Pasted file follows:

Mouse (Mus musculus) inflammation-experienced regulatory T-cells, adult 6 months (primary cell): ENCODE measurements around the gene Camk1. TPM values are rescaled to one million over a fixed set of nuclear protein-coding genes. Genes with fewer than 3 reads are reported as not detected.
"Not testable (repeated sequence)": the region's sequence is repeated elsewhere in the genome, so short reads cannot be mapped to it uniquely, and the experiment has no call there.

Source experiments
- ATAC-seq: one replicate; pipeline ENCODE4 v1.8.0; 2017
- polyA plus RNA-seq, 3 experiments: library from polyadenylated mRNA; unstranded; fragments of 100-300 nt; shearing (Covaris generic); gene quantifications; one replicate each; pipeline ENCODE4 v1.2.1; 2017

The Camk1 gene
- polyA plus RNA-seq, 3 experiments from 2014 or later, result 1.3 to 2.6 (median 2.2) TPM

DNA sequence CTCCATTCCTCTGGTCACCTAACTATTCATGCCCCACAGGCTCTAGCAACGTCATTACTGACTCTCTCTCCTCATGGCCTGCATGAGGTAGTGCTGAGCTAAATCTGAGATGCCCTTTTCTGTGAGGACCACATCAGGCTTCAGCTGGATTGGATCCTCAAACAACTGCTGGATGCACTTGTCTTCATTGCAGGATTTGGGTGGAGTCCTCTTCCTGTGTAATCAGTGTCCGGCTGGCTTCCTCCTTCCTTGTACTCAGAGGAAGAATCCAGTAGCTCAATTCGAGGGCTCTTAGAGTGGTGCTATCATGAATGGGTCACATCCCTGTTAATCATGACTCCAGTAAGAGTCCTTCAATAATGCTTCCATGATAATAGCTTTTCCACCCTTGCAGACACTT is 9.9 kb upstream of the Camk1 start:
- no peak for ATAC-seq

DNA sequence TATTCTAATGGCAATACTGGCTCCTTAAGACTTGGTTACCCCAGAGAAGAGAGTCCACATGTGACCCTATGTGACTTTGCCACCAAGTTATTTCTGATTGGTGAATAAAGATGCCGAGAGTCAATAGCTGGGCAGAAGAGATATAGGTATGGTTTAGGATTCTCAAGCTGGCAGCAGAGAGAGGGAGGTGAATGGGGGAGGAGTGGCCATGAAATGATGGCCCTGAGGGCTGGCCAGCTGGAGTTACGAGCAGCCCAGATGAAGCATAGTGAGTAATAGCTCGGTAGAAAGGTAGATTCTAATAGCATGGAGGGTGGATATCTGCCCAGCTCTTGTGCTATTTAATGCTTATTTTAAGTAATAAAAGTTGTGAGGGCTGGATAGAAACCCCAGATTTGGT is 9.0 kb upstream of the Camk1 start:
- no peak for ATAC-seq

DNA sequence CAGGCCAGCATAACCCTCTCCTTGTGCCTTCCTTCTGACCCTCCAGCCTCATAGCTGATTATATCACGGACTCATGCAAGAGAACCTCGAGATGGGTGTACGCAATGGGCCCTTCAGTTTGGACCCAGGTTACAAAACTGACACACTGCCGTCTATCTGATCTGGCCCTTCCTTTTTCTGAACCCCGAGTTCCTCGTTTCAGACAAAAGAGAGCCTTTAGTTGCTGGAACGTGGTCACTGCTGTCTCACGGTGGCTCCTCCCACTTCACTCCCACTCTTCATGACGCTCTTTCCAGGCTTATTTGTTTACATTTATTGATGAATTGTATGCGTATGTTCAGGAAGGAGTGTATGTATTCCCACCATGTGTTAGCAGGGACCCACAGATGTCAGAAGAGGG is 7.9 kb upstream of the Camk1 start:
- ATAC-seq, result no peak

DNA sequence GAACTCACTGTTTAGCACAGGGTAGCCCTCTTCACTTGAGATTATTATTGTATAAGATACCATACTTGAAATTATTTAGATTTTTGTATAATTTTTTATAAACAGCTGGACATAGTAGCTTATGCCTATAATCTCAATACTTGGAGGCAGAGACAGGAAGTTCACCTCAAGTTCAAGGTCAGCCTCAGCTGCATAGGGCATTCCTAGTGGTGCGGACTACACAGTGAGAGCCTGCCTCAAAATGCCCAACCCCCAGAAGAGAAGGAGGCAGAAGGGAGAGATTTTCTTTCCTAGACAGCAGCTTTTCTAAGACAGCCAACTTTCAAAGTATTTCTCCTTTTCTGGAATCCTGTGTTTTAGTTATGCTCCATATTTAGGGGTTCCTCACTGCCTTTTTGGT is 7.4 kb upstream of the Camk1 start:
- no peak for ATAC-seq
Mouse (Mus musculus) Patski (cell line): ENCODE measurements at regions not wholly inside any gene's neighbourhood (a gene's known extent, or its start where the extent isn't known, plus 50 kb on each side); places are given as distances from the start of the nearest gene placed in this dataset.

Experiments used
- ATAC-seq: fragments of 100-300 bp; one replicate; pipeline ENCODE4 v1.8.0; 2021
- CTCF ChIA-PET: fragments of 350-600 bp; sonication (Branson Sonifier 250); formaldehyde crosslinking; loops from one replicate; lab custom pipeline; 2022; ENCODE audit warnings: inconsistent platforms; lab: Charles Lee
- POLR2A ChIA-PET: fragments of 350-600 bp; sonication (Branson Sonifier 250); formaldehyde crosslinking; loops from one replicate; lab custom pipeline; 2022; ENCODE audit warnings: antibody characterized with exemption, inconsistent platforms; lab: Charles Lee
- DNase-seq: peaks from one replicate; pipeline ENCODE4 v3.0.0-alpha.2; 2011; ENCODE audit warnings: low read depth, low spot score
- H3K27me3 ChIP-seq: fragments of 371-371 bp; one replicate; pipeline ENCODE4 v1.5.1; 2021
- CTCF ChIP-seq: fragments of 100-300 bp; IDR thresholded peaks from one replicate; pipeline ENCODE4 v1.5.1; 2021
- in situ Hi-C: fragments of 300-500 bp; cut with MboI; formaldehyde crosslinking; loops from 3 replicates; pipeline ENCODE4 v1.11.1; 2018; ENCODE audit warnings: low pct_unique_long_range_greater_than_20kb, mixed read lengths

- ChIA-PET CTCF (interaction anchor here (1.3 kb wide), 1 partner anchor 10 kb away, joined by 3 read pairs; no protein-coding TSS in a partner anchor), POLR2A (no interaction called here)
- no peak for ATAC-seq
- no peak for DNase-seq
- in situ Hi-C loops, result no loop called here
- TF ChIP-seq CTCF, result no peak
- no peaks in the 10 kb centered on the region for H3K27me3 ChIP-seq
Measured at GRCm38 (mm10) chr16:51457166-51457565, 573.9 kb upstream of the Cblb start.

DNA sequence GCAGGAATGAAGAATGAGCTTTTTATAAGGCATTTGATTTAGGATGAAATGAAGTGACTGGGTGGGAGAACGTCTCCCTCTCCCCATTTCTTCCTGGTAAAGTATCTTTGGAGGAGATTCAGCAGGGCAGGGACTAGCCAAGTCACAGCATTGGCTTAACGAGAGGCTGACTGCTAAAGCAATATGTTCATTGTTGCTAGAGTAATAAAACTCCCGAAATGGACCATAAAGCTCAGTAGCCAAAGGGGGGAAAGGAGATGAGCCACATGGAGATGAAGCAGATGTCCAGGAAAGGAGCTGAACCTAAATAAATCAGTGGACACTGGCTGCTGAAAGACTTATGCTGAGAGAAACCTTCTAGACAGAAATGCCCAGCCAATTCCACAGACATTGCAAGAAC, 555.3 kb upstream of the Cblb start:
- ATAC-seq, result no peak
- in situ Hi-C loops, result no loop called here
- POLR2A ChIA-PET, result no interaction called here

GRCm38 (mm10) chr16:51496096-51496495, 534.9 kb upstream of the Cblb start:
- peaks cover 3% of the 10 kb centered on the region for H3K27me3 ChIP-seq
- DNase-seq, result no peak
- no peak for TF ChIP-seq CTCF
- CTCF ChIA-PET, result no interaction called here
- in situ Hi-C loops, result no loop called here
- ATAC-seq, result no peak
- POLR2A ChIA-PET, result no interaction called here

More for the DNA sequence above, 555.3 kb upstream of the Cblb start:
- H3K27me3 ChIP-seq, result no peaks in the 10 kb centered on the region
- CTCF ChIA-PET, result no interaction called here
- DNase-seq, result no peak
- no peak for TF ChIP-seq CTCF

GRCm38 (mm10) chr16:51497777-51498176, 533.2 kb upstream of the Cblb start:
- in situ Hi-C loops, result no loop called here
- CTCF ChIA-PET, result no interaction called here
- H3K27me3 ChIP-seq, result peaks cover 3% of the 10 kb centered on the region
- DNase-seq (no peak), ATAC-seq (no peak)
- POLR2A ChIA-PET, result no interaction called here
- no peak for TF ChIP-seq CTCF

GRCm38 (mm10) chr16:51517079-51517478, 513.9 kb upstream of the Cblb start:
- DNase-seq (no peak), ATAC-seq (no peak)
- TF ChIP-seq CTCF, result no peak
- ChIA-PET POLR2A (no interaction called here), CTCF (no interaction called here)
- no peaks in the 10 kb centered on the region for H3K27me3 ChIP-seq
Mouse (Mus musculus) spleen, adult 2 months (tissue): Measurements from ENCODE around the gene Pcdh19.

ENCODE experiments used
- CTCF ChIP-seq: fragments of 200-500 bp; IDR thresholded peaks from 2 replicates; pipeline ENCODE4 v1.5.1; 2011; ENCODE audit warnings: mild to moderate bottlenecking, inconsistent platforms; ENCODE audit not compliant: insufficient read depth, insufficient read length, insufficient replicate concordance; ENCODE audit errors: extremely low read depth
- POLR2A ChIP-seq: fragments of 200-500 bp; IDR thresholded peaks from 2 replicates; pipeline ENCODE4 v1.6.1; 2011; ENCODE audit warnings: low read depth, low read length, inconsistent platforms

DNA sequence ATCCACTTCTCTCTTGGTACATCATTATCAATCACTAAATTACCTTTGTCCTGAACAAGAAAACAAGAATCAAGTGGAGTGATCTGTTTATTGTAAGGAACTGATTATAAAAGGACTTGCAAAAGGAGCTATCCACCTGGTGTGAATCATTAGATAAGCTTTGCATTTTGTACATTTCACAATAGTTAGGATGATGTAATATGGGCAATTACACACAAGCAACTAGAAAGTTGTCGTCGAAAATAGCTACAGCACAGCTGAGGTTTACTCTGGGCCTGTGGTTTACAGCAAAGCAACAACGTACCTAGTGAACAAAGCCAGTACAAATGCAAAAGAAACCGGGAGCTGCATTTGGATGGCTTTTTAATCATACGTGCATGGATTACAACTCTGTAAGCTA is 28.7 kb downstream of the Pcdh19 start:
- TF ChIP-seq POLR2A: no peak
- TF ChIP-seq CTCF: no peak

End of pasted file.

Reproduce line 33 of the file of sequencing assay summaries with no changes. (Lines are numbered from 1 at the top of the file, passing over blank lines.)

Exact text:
- ATAC-seq, result no peak